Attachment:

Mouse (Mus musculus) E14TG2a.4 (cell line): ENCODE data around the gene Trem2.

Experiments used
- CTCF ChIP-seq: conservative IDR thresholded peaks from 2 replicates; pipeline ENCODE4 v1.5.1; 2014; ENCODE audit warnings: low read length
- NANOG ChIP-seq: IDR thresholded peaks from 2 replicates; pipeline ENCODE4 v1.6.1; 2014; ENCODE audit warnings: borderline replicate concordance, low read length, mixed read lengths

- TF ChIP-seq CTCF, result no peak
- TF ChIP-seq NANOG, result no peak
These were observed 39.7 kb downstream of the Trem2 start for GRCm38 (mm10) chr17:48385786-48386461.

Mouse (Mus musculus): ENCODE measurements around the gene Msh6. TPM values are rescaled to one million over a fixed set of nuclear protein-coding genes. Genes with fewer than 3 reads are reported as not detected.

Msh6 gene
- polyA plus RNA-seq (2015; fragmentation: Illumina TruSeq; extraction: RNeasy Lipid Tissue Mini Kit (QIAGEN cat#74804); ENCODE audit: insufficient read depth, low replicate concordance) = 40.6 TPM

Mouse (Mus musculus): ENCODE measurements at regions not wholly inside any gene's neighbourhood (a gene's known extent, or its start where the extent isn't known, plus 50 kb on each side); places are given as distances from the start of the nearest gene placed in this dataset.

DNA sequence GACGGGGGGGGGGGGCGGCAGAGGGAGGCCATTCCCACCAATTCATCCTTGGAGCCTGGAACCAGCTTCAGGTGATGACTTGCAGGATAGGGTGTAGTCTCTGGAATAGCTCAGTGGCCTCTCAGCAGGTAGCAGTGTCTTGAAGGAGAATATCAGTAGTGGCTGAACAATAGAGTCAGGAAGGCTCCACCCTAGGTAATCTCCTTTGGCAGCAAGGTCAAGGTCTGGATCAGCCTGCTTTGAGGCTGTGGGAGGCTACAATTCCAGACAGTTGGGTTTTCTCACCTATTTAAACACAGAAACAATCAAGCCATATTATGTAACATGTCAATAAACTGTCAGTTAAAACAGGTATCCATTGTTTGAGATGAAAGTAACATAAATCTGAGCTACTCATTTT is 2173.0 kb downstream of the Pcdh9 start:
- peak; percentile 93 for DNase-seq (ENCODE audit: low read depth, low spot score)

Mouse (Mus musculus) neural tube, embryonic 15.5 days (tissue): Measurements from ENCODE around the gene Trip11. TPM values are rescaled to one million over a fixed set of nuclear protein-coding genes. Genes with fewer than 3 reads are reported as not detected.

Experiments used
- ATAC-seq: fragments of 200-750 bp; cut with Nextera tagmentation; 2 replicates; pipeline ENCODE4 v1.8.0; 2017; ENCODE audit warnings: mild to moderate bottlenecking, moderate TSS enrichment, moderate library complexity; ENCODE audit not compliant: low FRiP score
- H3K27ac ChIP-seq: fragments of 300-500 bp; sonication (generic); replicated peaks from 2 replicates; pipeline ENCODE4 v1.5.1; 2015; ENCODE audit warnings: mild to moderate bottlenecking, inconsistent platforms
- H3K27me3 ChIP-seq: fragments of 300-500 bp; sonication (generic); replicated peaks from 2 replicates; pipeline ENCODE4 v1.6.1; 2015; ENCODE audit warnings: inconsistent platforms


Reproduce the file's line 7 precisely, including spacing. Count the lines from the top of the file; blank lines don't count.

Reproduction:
These were observed 39.7 kb downstream of the Trem2 start for GRCm38 (mm10) chr17:48385786-48386461.